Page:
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2009/11/15 Mark Hamburg <>:
> Arguments against:
> * It's an addition. (The default position should generally be to say "no".)

Not only an addition, but a mere syntax addition. The code behind the
new syntax can already be written with current Lua, the added value is
nothing compared to for example tail calls or userdata environments,
which are real features.

Also sometimes people are confused by the dual aspect of table (ie.
array and dictionary). This would add a third aspect to tables.

Finally the proposal would break the fact that the colon syntax is a
mere syntactic sugar. The beauty of Lua is that if you remove its few
syntactic sugars, the core of the language is very simple, and can be
truly mastered by normal people (as opposed to C, Javascript, or even
Python). Adding yet another metamethod for an already defined
behaviour (personnaly I'd ditch index and newindex on tables, and
officialize newproxy instead), or another indirection level when a
table value is nil, is just adding unnecessary complexity.

> * The semantics still need work. (Or at least say "not yet".)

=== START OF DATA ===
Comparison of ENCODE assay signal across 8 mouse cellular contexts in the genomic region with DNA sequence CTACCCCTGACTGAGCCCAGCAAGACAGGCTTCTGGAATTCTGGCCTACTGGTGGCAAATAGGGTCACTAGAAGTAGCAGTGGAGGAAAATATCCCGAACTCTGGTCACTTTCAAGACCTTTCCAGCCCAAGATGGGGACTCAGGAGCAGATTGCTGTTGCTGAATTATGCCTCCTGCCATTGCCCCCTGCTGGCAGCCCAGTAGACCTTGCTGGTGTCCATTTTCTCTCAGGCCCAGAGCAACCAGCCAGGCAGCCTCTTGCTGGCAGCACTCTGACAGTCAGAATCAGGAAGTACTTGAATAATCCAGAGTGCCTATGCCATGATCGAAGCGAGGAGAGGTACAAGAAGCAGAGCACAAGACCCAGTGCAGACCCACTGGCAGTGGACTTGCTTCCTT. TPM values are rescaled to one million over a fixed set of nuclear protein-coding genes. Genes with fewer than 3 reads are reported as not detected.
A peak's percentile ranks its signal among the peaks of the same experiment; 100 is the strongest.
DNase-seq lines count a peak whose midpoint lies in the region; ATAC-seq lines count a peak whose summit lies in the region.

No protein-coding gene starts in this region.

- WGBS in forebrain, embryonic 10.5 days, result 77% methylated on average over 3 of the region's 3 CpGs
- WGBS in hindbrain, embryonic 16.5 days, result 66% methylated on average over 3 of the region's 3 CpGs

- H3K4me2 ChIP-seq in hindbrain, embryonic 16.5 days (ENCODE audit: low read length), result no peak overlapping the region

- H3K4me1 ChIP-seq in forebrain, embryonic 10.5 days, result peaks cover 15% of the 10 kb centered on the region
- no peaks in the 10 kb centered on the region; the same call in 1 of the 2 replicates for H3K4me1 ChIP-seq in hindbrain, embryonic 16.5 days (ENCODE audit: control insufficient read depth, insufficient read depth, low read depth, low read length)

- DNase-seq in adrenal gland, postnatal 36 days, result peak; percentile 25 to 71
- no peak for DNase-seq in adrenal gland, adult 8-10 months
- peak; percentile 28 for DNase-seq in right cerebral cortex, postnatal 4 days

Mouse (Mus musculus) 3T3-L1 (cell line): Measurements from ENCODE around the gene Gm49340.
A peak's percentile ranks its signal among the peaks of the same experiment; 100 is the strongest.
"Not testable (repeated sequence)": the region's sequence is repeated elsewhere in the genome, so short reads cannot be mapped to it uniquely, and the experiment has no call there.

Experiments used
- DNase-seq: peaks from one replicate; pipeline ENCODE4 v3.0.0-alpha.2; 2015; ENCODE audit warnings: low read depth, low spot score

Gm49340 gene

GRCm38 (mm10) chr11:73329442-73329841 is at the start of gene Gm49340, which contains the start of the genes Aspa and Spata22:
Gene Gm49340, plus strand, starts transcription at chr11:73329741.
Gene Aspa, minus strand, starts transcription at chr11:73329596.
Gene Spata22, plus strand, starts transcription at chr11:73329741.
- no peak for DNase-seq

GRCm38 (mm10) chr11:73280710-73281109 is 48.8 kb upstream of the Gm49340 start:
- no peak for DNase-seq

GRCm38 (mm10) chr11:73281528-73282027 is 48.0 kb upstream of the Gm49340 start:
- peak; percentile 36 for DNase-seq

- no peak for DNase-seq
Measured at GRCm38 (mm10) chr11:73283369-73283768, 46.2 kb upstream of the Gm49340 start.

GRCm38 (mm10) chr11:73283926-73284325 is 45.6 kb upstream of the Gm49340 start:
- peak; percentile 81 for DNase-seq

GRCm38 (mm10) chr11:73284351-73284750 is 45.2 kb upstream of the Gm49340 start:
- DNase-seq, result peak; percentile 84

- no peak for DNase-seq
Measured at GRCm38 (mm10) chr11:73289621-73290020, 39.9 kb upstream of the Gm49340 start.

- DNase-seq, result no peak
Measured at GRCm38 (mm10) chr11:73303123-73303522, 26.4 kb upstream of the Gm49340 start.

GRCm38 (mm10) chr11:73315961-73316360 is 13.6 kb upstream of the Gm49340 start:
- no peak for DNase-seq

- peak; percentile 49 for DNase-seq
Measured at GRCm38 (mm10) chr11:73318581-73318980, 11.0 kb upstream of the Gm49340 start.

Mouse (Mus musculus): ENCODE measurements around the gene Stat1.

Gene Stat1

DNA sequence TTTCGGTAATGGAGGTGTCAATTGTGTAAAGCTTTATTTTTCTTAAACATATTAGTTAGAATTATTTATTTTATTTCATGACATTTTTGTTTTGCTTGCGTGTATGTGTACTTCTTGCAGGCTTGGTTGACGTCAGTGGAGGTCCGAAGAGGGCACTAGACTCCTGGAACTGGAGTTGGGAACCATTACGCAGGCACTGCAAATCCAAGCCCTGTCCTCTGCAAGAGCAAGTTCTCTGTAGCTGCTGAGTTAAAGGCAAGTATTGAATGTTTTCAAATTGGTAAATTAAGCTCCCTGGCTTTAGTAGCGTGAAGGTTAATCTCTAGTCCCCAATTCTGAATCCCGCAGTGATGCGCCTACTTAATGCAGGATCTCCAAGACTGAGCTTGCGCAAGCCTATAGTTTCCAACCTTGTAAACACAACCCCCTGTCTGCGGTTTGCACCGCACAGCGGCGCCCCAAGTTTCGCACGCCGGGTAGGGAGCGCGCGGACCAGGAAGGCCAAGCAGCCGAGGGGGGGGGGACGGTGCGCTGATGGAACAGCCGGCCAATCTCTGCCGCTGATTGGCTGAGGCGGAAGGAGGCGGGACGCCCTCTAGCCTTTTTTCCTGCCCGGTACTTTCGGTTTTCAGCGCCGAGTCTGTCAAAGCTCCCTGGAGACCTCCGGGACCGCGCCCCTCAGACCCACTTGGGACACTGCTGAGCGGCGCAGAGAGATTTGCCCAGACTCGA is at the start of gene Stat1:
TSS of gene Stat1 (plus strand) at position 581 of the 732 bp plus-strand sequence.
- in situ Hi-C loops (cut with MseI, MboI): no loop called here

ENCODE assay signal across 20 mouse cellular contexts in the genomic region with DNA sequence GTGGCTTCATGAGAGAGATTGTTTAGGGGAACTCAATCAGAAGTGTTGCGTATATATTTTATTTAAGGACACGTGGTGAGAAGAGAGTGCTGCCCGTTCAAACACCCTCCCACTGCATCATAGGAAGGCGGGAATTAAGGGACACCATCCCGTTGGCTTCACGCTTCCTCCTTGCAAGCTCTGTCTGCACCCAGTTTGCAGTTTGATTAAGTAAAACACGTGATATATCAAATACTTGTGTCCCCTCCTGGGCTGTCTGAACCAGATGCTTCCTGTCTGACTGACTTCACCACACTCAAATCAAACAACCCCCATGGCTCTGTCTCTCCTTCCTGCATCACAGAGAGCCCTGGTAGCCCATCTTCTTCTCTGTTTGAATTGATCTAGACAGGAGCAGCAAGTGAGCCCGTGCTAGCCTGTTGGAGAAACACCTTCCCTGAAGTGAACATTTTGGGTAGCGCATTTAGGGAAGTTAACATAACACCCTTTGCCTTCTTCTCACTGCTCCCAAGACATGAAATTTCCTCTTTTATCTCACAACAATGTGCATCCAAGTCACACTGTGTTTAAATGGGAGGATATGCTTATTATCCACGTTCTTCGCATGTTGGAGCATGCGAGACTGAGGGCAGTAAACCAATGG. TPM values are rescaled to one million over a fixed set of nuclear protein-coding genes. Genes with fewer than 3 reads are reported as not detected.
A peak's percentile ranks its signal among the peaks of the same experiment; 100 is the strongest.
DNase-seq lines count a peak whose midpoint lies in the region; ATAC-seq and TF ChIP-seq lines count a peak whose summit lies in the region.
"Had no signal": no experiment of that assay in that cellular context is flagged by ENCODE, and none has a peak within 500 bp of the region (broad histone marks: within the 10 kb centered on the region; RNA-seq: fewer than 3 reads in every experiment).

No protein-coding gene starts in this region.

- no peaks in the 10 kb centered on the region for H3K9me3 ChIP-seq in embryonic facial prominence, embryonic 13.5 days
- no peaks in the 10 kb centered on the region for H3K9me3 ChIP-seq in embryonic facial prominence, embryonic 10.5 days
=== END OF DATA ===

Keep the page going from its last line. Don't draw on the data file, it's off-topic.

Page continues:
> Arguments in favor:
> * It simplifies the implementation of objects with both methods and properties allowing method lookup to bypass a function call. (There was an alternate proposal a while back, I believe to allow a metatable entry that had to be a table and a fallback function beyond that.)
> * It makes it possible to guarantee that methods are only invoked with their associated objects thereby avoiding certain bugs and/or security holes and/or the need for extra type-checking. This thereby also potentially speeds methods. For example, userdata methods using a __methindex table for exposing methods could safely access their data via:
>        native_type* self = (native_type*) lua_touserdata( L, 1 );
> * On a related note, it means that accidental uses of obj.method() instead of obj:method() will generally result in an error at the call site rather than further on when something is unhappy about the value of self.
> Depending on the semantics chosen, it may or may not help with the case where there needs to be an overlap between the method namespace and the index namespace (e.g., for the Set class). (Another name for this proposal could be "separate namespaces for methods and keys" which feels odd to advocate for since I've long preferred LISP-1s to LISP-2s but the case here is a bit different.)
> Mark